Aishah Ahmad: Controversies trail appointment at CBN

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By Odunewu Segun

In an anonymous post that went viral on social media, it was alleged that the newly appointed CBN deputy governor, Aishah Ahmad was hurriedly promoted to the position of executive director at Diamond Bank Plc in other to make her eligible for the new position.

The message read: “We have a new Deputy CBN Governor by name Aishah Ahmad. An erstwhile DGM (Deputy General Manager) she was appointed an ED (Executive Director) in Diamond Bank Wednesday evening and before the staff got home same Wednesday, they learnt of her appointment as CBN Deputy Governor. CBN typically accepts only Executive Directors for that position.”

According to those who oppose her appointment, the position of deputy-governor is typically filled by only “executive directors”. They further argued that she was promoted ED overnight at Diamond Bank Plc in order for her to meet this requirement. And because she is just 40, it is also argued by some commentators that she is too young for the job.

According to findings by National Daily, the memo nominating her for deputy-governorship was sent to President Muhammadu Buhari on February 20, 2017, however, the memo remained untreated as the president battled with health problems for months.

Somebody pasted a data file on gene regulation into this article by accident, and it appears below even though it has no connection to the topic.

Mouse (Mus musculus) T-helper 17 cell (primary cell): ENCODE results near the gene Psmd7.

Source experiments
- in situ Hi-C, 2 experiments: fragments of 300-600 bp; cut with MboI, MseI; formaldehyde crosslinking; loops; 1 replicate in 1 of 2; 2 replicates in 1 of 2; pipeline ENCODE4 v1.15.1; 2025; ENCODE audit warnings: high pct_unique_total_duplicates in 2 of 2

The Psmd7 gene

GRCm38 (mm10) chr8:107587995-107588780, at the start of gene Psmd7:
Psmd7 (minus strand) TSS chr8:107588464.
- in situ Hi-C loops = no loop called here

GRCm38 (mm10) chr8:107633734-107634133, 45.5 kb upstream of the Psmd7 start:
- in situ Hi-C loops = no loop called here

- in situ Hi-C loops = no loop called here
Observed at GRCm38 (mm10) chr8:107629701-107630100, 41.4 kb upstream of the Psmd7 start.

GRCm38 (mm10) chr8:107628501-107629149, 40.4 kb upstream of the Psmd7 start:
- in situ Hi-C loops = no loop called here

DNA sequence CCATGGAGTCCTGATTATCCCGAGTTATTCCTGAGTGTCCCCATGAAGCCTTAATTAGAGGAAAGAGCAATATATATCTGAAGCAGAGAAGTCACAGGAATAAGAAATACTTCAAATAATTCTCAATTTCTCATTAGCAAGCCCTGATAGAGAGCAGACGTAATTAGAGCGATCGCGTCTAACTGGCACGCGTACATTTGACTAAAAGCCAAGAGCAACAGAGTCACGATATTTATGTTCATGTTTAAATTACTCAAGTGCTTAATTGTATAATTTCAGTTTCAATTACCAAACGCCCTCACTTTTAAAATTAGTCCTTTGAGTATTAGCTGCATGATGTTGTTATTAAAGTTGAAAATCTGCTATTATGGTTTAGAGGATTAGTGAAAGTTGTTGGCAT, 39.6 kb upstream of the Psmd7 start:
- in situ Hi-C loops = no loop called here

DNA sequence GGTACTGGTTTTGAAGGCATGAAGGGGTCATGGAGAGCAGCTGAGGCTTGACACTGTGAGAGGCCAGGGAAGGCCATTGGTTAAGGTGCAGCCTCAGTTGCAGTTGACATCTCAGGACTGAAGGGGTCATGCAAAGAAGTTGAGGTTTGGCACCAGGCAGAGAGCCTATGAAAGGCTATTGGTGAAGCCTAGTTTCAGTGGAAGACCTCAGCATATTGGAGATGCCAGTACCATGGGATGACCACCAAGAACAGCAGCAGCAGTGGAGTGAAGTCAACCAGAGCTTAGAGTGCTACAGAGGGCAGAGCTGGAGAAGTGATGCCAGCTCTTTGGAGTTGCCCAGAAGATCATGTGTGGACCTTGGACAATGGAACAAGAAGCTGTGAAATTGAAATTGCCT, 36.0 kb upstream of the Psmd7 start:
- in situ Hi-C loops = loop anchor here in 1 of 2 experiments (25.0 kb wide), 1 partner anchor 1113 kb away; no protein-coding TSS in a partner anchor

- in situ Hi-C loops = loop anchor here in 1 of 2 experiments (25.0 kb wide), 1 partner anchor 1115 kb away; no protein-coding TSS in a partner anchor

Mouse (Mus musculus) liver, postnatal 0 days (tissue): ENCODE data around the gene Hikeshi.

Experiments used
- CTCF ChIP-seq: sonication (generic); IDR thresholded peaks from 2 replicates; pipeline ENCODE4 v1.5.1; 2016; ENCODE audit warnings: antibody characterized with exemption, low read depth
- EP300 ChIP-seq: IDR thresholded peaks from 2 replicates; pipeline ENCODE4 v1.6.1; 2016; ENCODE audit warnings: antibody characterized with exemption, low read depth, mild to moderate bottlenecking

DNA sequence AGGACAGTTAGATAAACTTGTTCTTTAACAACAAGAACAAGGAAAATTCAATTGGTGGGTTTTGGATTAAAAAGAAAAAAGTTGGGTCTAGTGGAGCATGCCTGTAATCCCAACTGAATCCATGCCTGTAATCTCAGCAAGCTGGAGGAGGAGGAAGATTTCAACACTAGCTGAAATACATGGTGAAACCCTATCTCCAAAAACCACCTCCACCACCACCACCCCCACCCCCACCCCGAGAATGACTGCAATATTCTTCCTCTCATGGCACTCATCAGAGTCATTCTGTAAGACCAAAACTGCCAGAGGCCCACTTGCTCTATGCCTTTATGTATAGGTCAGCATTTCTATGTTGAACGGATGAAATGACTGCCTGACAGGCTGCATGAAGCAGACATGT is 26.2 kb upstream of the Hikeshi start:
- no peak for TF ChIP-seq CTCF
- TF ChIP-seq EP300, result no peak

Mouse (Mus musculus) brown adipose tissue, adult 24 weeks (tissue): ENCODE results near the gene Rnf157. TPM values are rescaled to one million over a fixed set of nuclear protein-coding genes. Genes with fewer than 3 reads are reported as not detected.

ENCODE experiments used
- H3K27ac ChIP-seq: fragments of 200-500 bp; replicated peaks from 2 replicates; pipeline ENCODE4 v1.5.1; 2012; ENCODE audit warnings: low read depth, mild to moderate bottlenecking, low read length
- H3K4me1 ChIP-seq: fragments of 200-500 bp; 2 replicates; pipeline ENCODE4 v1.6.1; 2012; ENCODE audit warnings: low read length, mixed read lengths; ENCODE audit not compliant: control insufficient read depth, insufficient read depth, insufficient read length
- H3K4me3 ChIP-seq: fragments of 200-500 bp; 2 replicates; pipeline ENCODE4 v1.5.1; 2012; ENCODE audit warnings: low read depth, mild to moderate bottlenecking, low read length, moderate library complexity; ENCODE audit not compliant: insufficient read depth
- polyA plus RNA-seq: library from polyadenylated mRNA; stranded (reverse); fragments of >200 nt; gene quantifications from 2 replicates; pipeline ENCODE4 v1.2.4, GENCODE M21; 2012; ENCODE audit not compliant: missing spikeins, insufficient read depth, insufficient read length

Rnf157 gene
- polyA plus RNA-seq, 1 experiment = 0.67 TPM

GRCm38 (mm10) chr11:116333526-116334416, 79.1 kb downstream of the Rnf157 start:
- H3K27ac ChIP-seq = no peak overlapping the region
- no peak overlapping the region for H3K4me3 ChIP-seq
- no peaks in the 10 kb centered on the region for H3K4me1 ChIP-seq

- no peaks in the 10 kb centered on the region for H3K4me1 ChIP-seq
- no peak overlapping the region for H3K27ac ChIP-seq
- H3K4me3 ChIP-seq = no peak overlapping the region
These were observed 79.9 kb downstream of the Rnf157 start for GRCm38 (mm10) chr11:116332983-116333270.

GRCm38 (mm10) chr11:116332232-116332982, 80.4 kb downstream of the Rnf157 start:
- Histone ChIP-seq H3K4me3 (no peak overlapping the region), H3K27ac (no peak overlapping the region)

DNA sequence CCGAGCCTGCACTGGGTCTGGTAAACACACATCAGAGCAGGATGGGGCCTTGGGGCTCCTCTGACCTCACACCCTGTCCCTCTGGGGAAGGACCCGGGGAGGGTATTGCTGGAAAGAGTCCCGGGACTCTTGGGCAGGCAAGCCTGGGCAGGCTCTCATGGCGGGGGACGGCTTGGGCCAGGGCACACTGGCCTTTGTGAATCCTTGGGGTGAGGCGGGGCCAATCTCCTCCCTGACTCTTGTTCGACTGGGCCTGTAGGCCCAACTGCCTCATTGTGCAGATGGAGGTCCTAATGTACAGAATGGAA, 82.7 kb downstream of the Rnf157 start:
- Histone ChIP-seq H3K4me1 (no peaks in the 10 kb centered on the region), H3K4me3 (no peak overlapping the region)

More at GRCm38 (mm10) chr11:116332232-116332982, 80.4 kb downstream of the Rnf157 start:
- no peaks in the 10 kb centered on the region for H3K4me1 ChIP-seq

Meanwhile, in Ahmad’s CV, she said she was promoted ED at Diamond Bank in May 2017 — three months after her name was sent to the president for the CBN vacancy. The Diamond board reportedly only confirmed her elevation on the eve of the announcement of her nomination by the president.

Although in the private sector double promotions are not unusual, the circumstances surrounding her case would raise suspicion that it was meant to beef up her resume.

To her credit, though, she has over 20 years’ experience in the banking experience, even more than her MD at Diamond, Uzoma Dozie.

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She was responsible for the consumer banking division at Diamond Bank Plc comprising consumer banking group, privilege banking group, retail assets group and bancassurance. She was accountable for a customer base of over seven million.

According to her resume, she has worked at local and global institutions, including NAL Bank Plc, Stanbic IBTC Bank Plc (a member of Standard Bank Group) and Zenith Bank Plc.

Also, section 8 (1) of the CBN Act 2007 only state one qualification– the governor and deputy-governors “shall be persons of recognised financial experience”. No other qualification is stated. No minimum age is stipulated.

There is no legal basis or precedence to vitiate her nomination as CBN deputy-governor on the ground of having not been an executive director in a bank, neither is there any proof that her elevation to the position of ED fell on the same day as her nomination.

National Daily also gathered that Sulieman Barau, CBN’s deputy governor (Corporate services); Okwu Joseph Nnanna, CBN deputy governor (Financial system stability) were never ED before their appointments.

Barau, until his appointment in 2007 was a general manager at the defunct FSB International Bank Plc, while Nnanna was an adviser to the governor before he was appointed 2015.

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